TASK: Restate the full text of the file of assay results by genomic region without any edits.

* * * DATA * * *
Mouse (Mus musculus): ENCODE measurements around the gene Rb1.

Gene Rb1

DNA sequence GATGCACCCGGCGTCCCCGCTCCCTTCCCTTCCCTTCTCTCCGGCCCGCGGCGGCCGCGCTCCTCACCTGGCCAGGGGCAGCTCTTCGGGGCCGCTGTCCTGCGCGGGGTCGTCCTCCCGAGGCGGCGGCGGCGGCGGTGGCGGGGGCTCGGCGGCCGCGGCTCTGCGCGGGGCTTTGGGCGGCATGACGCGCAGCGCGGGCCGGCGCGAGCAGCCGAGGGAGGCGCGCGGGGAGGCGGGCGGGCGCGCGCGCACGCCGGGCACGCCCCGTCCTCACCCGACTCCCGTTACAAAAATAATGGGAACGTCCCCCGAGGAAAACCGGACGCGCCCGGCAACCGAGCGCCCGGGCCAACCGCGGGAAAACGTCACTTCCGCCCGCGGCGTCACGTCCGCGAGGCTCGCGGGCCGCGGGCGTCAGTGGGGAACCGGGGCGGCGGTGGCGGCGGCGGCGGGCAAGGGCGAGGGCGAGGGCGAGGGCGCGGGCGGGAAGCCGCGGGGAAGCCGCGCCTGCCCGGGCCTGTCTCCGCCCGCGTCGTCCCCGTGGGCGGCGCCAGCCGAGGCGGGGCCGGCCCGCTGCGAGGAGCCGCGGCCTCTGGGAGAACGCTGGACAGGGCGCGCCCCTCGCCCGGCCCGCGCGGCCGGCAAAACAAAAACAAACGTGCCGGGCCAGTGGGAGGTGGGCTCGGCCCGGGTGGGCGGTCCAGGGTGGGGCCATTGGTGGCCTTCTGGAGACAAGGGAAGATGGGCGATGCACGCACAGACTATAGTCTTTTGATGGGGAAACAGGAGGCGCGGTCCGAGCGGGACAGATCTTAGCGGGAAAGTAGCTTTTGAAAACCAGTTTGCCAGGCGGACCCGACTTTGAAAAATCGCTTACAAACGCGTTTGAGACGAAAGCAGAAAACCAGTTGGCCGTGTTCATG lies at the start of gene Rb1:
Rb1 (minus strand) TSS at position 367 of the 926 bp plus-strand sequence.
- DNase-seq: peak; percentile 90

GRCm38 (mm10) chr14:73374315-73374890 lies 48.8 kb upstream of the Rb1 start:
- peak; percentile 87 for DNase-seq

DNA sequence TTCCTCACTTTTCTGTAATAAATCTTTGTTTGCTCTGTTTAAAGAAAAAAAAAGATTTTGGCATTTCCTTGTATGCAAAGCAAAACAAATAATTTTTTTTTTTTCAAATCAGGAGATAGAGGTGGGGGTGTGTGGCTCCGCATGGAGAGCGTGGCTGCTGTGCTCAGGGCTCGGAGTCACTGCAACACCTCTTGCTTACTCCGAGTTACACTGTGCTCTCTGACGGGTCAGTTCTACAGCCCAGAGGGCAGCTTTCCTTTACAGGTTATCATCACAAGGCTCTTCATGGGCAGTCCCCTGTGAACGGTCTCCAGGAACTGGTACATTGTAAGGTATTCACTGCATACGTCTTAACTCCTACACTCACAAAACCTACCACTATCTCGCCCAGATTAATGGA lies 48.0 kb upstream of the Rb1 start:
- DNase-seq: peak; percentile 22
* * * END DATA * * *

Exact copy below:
Mouse (Mus musculus): ENCODE measurements around the gene Rb1.

Gene Rb1

DNA sequence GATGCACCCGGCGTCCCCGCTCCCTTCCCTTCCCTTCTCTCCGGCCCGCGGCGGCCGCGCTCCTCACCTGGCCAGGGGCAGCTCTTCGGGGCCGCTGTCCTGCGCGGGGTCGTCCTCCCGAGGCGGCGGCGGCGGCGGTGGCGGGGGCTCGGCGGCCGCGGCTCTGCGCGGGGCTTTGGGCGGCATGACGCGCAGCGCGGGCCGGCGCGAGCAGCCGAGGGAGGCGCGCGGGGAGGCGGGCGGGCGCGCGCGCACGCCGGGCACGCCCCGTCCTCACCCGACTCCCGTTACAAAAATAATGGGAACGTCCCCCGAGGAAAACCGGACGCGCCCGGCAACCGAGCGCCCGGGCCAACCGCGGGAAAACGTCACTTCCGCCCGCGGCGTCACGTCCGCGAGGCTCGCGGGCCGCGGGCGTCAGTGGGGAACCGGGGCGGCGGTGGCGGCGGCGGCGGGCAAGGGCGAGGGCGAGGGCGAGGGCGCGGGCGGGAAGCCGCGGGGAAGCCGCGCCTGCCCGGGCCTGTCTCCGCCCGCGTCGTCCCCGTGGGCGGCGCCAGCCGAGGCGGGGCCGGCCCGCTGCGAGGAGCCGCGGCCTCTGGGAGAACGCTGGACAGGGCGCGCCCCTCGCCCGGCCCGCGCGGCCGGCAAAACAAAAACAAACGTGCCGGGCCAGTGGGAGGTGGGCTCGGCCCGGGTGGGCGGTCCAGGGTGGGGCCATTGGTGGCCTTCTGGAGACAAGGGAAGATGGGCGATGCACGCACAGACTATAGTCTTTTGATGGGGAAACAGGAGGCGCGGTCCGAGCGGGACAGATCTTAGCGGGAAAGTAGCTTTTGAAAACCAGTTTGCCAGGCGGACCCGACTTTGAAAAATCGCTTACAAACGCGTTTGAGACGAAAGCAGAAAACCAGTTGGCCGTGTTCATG lies at the start of gene Rb1:
Rb1 (minus strand) TSS at position 367 of the 926 bp plus-strand sequence.
- DNase-seq: peak; percentile 90

GRCm38 (mm10) chr14:73374315-73374890 lies 48.8 kb upstream of the Rb1 start:
- peak; percentile 87 for DNase-seq

DNA sequence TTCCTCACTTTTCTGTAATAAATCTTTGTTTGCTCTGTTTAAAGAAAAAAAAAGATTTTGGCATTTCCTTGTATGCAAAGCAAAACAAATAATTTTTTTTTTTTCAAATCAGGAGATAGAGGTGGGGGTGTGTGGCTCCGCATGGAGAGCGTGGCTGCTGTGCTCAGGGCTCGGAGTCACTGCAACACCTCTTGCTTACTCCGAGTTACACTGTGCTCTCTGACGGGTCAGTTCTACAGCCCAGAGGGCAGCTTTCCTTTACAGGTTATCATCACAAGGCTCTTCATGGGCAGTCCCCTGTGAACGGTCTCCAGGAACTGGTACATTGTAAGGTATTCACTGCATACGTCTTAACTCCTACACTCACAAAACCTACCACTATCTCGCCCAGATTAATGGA lies 48.0 kb upstream of the Rb1 start:
- DNase-seq: peak; percentile 22